This type of telepathic link doesn’t form overnight; Byrne and Smith’s destinies, both on the lacrosse field and off of it, were intertwined when Byrne was drafted first overall by the Buffalo Bandits in the 2017 NLL Entry Draft. Smith, the 2016 NLL MVP, shared a hotel room with Byrne that night and the two immediately became almost inseparable. The pair have picked up on each other’s habits and even bought a house together in Buffalo recently. 

“We’ve basically been roommates ever since,” says Byrne. “We kind of dress the same too. We give each other s*** about that, trying to copy each other’s swag.”

“We haven’t gotten sick of each other. We’ve only been in one kind of argument, but it’s been good,” Smith says. “We’re always together. A lot of people make fun of us for that, but I feel like it shows up on the floor [and field] as well.”

Though some may consider their off-the-field situation unorthodox, it translates to a synergy on the field that’s undeniable. It’s also allowed them to learn new skills from each other.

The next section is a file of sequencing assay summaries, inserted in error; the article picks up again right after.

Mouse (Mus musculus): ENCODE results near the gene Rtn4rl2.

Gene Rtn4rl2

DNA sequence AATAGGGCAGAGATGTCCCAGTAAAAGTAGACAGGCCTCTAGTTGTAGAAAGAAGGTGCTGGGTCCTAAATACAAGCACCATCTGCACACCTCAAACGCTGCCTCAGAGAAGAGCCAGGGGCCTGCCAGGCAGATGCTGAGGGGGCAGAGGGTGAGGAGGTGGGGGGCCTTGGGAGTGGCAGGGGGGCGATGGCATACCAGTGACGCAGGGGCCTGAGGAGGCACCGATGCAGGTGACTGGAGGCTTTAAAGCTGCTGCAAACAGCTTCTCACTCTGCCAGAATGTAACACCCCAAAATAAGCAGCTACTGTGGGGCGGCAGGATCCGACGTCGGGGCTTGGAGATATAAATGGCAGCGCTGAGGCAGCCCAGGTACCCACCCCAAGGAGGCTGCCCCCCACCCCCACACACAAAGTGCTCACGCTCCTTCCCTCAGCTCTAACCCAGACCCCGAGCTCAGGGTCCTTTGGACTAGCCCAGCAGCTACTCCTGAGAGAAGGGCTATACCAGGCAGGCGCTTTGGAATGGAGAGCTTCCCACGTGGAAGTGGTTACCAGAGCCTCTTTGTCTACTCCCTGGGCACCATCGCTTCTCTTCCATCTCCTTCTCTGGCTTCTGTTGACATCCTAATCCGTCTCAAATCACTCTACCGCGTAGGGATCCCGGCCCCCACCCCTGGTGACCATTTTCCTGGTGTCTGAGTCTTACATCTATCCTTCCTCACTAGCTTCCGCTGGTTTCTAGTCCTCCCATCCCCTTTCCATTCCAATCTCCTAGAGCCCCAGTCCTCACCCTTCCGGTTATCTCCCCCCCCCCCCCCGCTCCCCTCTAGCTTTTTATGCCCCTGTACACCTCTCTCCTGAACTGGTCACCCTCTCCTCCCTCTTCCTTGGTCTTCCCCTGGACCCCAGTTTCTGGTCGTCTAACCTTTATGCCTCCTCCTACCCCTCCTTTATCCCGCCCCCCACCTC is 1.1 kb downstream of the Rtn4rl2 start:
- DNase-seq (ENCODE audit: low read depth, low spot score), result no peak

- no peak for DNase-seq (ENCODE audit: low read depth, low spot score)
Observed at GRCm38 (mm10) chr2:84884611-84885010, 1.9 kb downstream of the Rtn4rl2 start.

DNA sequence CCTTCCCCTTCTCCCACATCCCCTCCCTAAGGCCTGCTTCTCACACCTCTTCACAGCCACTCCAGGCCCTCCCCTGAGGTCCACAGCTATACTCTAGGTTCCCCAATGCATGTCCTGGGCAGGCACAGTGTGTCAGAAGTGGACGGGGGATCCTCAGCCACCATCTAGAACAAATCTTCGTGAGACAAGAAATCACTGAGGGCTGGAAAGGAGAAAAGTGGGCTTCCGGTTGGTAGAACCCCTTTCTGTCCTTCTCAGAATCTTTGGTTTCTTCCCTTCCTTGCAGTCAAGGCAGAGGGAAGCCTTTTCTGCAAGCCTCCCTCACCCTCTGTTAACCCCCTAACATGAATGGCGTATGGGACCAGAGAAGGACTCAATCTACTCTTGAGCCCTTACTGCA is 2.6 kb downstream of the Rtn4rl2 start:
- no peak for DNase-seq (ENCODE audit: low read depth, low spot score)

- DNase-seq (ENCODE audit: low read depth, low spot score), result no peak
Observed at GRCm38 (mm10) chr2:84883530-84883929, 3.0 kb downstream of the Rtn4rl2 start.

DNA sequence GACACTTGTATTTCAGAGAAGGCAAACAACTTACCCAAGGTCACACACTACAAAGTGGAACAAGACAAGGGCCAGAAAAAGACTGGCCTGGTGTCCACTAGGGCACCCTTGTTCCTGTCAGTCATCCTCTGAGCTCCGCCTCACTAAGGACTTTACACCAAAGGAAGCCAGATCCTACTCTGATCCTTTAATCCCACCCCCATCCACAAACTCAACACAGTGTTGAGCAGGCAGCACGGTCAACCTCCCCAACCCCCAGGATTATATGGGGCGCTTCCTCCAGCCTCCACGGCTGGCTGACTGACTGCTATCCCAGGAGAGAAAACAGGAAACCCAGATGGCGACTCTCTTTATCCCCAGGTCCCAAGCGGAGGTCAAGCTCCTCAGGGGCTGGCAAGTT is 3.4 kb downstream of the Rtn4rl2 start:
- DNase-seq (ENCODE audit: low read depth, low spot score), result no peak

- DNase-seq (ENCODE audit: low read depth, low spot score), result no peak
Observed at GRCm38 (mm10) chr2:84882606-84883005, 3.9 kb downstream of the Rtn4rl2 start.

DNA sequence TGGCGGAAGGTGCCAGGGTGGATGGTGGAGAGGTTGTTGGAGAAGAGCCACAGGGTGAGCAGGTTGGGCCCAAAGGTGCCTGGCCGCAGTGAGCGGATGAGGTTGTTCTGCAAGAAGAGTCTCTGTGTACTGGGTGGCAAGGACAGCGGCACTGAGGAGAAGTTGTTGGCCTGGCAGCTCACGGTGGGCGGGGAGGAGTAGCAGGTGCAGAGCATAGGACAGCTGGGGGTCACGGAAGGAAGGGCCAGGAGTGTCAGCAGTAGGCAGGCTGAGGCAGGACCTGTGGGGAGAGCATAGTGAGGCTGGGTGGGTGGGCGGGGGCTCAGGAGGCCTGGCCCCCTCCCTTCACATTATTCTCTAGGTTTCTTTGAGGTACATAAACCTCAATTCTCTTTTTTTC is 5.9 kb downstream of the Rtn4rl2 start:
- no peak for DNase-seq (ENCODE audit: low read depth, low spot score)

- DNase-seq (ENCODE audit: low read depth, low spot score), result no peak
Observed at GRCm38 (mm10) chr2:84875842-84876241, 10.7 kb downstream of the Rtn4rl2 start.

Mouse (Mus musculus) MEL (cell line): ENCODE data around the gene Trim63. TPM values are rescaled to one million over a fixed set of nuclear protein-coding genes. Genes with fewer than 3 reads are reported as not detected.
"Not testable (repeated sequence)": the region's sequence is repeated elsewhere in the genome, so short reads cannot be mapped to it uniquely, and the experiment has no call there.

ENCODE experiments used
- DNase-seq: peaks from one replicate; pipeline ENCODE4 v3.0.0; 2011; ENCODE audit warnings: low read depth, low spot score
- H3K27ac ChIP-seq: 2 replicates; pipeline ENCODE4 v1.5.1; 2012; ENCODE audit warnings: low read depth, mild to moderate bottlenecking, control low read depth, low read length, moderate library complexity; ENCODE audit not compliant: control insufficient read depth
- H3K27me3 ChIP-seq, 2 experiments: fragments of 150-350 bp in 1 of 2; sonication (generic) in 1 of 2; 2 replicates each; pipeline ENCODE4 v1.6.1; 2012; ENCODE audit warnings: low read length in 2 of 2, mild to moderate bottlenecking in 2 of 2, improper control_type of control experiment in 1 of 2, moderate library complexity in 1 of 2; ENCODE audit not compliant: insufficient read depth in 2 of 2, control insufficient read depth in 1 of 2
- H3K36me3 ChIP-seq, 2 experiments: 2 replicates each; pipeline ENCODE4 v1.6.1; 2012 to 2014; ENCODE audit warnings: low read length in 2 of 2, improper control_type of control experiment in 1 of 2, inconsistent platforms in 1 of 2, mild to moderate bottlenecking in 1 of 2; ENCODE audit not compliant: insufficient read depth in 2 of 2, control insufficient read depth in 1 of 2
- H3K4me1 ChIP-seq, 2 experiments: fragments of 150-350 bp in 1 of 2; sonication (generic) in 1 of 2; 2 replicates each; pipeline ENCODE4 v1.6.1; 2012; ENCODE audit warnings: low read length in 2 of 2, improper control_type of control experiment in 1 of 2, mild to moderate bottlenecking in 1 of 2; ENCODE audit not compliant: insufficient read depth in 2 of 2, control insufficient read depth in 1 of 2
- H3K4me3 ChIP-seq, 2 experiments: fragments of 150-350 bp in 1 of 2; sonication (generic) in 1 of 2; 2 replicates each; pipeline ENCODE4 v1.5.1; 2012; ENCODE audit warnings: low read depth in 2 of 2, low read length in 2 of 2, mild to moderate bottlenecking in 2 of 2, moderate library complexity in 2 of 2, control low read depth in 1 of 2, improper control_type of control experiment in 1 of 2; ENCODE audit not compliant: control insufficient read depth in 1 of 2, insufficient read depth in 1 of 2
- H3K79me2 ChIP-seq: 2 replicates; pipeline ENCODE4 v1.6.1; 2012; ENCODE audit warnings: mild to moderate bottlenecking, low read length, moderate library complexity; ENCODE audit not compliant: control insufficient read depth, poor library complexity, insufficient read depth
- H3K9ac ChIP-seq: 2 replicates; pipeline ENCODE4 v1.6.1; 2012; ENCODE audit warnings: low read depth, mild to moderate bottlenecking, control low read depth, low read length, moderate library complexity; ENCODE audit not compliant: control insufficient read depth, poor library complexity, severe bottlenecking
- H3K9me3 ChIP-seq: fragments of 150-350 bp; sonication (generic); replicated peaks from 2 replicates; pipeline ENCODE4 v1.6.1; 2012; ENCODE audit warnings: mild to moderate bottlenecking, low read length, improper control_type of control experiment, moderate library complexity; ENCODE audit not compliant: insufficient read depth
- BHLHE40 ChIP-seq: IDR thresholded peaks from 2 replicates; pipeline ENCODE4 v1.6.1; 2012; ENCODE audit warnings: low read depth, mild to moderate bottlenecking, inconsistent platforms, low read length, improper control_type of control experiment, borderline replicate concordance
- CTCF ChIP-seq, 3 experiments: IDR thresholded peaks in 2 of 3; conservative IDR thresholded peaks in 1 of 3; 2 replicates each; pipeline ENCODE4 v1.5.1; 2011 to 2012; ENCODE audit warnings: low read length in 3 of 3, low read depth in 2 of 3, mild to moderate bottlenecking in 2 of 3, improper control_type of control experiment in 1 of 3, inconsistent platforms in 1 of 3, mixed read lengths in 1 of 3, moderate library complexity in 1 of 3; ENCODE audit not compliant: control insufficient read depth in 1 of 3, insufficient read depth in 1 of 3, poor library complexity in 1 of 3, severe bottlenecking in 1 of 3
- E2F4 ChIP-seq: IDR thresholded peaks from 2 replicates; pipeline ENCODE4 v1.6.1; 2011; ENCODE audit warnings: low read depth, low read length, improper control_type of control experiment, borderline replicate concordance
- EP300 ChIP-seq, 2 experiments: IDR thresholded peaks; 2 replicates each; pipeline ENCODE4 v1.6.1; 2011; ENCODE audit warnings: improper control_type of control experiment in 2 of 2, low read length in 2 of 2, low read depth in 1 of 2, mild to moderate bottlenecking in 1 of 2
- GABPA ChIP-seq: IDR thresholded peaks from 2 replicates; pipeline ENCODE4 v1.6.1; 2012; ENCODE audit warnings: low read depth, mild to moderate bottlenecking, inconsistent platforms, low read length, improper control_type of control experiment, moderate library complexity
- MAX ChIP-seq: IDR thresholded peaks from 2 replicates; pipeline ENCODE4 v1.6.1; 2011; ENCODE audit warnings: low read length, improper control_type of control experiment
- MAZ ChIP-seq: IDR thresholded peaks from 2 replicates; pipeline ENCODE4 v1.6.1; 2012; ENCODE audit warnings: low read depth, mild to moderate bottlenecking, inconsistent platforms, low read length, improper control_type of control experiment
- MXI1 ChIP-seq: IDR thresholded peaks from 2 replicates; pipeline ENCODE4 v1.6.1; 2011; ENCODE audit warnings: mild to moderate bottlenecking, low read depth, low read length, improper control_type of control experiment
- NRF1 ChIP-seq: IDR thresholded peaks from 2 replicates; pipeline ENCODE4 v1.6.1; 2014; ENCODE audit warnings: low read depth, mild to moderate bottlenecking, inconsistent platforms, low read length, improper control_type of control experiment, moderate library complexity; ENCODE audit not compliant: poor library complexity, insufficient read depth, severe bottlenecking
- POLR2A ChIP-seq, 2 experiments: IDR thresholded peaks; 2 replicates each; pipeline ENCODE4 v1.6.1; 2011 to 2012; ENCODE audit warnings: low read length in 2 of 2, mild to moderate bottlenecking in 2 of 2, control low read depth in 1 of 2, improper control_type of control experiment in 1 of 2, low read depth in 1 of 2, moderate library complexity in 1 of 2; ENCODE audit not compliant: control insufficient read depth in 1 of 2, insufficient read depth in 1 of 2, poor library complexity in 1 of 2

“We play different positions, but at the same, we both kind of play the same style,” says Byrne. "We both like to dodge, sweep over the top, find guys. And on top of that, whenever he’s sweeping, I like to try and find my way off-ball and get ready for a shot because I know he’s going to find me. It’s kind of crazy because Dhane’s been known in the box game to have the stutter-step where he goes hard right-handed, and it’s wild because, in the last two years, I’ve picked up on it and figured out how to do it left-handed.”

Contributing to the Chaos

Byrne and Smith’s mindsets provided something that Chaos had been missing all throughout Group Play: egoless lacrosse. Granted, the team was obviously holding back in its schemes in the first phase of the tournament, but head coach Andy Towers also believes his star duo’s philosophy had something to do with it.

“You’ve got guys that are passers, you’ve got guys that are scorers, and then you’ve got playmakers, which are guys that do both. And these guys do both as well as anybody on the planet,” Towers says. “They make everybody better because they can break down their defender, whether it’s a short stick or a long stick off the dodge, so you have to slide to them. But if you slide to them, they’re unbelievable passers, so if the secondary slide is late, they're going to feed people for goals.”